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Nearly £1m pledged for new Norwich bridge for cyclists and pedestrians

The new bridge would go from St Georges Bridge to Dukes Palace Wharf, connecting St Georges Street to Duke Street. Pic: Dan Grimmer

The new bridge would go from St Georges Bridge to Dukes Palace Wharf, connecting St Georges Street to Duke Street. Pic: Dan Grimmer

Dan Grimmer

A new bridge costing almost £1m could span a "missing link" on Norwich's Riverside Walk - and government cash has been made available to make it happen.

County councillor Martin Wilby. Picture: DENISE BRADLEYCounty councillor Martin Wilby. Picture: DENISE BRADLEY

Council bosses say the bridge would connect St Georges Street to Duke Street, to the benefit of pedestrians and cyclists.

At the moment, the Riverside Walk comes to a halt at that location.

But the bridge would create a link from St Georges Bridge. It would pass alongside the Norwich University of the Arts and connect to the existing walk next to the Dukes Palace Wharf flats.

The charity Sustrans has agreed to give £924,000 from £20m of government money to improve the National Cycle Network for the project.

And council bosses see the scheme as a way to create a new traffic-free cycling route through the city centre.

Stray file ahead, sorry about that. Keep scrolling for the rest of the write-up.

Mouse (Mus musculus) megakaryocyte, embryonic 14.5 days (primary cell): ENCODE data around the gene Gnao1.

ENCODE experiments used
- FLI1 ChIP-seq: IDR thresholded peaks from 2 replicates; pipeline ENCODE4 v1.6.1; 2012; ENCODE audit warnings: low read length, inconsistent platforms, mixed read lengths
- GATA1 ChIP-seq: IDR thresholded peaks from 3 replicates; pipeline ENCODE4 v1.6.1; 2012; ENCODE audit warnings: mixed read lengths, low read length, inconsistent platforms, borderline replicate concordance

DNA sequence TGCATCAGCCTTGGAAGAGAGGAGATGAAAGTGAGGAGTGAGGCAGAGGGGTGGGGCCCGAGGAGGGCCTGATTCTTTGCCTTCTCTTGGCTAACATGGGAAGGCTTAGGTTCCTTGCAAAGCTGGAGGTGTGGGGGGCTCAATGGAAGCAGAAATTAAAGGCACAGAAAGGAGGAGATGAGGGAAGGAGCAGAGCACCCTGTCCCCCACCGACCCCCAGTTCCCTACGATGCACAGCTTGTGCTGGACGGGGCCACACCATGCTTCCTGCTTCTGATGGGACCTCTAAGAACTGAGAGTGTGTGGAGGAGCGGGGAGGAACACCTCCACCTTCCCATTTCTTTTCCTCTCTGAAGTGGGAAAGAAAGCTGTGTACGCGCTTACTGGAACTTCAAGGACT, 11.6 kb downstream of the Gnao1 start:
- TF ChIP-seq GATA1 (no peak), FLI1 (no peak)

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Route 1 of the National Cycle Network, which currently runs along a number of busy streets in the city centre, will be realigned to create a traffic/free section linking in to the Marriott's Way.

It would also connect places such as Jane Austen College, the Norwich University of the Arts, Sloughbottom Park and the employment area around Heigham Street.

Martin Wilby, Norfolk County Council cabinet member for highways, Infrastructure and transport, said: "This new money for Norfolk is really welcome as it means a crucial 'missing link' in a key cycle route will be filled.

"The £924,000 will allow the new bridge to be designed and built. The route will run over land linking St Georges Street and Duke Street to complete the traffic free riverside National Cycleway path.

"We are looking forward to working closely with partners to develop plans, which people should be able to give their feedback on later on this year."

Gwyyneth McMinn, Sustrans head of network development in the Midlands and East, said: "The National Cycle Network belongs to everyone and it can help all of us to lead happier, healthier lives.

"Our scheme in Norwich complements the work being delivered by the local authority and will take another stretch of the network off-road. It'll make it easier for people to make smarter and healthier travel choices."

Council bosses hope, if planning permission is secured, the scheme would be completed by March 2021.

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